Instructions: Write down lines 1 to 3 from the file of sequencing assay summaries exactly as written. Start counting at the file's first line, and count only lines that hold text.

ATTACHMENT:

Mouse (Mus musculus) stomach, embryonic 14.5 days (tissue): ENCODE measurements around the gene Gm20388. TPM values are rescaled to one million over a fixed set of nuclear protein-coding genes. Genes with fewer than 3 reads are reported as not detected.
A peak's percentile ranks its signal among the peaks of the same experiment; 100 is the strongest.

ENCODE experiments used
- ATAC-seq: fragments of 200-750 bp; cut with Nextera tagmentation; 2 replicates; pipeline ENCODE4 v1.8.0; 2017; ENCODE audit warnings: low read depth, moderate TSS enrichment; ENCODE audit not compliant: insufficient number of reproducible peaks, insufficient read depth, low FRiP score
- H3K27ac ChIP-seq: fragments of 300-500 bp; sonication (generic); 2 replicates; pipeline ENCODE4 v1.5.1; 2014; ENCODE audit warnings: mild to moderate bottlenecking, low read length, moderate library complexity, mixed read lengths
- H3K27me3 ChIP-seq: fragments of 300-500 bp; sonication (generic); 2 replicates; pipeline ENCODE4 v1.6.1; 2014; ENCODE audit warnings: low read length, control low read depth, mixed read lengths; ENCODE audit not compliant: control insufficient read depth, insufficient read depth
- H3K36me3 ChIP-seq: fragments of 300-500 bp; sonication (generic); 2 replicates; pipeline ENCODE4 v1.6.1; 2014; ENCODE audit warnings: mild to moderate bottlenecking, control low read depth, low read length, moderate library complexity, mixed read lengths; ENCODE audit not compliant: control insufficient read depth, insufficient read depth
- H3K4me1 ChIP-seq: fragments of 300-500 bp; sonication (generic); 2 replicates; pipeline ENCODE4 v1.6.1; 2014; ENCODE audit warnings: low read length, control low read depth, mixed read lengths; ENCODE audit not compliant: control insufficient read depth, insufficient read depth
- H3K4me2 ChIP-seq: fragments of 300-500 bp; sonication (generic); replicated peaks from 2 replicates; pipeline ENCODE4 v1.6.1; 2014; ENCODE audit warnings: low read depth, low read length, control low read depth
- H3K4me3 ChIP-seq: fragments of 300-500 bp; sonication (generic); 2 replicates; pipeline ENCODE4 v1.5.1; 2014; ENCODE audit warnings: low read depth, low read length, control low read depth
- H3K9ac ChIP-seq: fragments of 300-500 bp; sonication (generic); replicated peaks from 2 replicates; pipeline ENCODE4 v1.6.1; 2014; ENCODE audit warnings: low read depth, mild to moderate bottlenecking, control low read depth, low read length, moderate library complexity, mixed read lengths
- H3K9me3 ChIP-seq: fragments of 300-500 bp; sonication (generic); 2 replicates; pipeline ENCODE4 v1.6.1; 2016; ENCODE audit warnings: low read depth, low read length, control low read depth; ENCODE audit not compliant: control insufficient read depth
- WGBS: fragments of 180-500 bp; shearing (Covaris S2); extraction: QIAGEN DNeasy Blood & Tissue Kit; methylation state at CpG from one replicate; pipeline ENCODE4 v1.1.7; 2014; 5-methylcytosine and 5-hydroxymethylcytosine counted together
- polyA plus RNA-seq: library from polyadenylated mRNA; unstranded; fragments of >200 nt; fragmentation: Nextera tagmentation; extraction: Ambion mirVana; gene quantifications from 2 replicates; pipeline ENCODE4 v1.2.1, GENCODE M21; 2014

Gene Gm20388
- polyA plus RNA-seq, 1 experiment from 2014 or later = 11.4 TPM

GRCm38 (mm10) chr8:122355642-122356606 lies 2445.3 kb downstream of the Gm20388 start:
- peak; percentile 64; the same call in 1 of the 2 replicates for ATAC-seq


Mouse (Mus musculus) stomach, embryonic 14.5 days (tissue): ENCODE measurements around the gene Gm20388. TPM values are rescaled to one million over a fixed set of nuclear protein-coding genes. Genes with fewer than 3 reads are reported as not detected.
A peak's percentile ranks its signal among the peaks of the same experiment; 100 is the strongest.

ENCODE experiments used